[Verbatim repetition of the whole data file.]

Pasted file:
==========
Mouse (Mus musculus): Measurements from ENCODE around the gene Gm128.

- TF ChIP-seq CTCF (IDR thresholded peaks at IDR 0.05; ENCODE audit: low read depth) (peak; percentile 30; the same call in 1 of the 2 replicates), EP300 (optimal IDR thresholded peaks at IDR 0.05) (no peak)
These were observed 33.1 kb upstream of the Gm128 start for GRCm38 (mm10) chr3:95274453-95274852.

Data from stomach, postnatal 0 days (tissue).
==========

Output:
Mouse (Mus musculus): Measurements from ENCODE around the gene Gm128.

- TF ChIP-seq CTCF (IDR thresholded peaks at IDR 0.05; ENCODE audit: low read depth) (peak; percentile 30; the same call in 1 of the 2 replicates), EP300 (optimal IDR thresholded peaks at IDR 0.05) (no peak)
These were observed 33.1 kb upstream of the Gm128 start for GRCm38 (mm10) chr3:95274453-95274852.

Data from stomach, postnatal 0 days (tissue).